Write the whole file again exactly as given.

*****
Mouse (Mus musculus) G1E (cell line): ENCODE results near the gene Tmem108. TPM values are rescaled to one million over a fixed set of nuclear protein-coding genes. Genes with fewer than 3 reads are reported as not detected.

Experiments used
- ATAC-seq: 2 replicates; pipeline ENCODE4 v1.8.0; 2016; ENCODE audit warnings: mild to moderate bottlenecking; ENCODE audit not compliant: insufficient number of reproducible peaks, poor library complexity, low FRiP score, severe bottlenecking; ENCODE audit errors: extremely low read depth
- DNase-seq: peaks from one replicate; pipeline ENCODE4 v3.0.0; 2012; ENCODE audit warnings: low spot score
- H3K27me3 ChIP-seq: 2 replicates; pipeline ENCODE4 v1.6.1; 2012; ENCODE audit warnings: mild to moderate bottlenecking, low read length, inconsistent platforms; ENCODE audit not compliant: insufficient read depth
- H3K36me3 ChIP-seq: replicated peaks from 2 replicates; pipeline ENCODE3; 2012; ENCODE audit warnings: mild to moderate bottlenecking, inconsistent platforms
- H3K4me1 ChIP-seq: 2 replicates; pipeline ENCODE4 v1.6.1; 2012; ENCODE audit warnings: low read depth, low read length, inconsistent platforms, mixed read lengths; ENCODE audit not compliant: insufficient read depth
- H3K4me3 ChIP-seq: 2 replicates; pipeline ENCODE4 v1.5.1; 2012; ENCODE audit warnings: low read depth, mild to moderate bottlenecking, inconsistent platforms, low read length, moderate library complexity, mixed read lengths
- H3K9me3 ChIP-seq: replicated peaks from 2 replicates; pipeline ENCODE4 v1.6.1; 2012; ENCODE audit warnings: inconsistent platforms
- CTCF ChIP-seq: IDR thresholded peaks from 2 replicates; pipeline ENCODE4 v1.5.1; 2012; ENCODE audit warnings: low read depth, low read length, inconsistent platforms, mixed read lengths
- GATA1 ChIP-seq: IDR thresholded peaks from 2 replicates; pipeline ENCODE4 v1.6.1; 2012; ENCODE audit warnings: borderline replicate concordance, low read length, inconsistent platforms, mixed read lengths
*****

Mouse (Mus musculus) G1E (cell line): ENCODE results near the gene Tmem108. TPM values are rescaled to one million over a fixed set of nuclear protein-coding genes. Genes with fewer than 3 reads are reported as not detected.

Experiments used
- ATAC-seq: 2 replicates; pipeline ENCODE4 v1.8.0; 2016; ENCODE audit warnings: mild to moderate bottlenecking; ENCODE audit not compliant: insufficient number of reproducible peaks, poor library complexity, low FRiP score, severe bottlenecking; ENCODE audit errors: extremely low read depth
- DNase-seq: peaks from one replicate; pipeline ENCODE4 v3.0.0; 2012; ENCODE audit warnings: low spot score
- H3K27me3 ChIP-seq: 2 replicates; pipeline ENCODE4 v1.6.1; 2012; ENCODE audit warnings: mild to moderate bottlenecking, low read length, inconsistent platforms; ENCODE audit not compliant: insufficient read depth
- H3K36me3 ChIP-seq: replicated peaks from 2 replicates; pipeline ENCODE3; 2012; ENCODE audit warnings: mild to moderate bottlenecking, inconsistent platforms
- H3K4me1 ChIP-seq: 2 replicates; pipeline ENCODE4 v1.6.1; 2012; ENCODE audit warnings: low read depth, low read length, inconsistent platforms, mixed read lengths; ENCODE audit not compliant: insufficient read depth
- H3K4me3 ChIP-seq: 2 replicates; pipeline ENCODE4 v1.5.1; 2012; ENCODE audit warnings: low read depth, mild to moderate bottlenecking, inconsistent platforms, low read length, moderate library complexity, mixed read lengths
- H3K9me3 ChIP-seq: replicated peaks from 2 replicates; pipeline ENCODE4 v1.6.1; 2012; ENCODE audit warnings: inconsistent platforms
- CTCF ChIP-seq: IDR thresholded peaks from 2 replicates; pipeline ENCODE4 v1.5.1; 2012; ENCODE audit warnings: low read depth, low read length, inconsistent platforms, mixed read lengths
- GATA1 ChIP-seq: IDR thresholded peaks from 2 replicates; pipeline ENCODE4 v1.6.1; 2012; ENCODE audit warnings: borderline replicate concordance, low read length, inconsistent platforms, mixed read lengths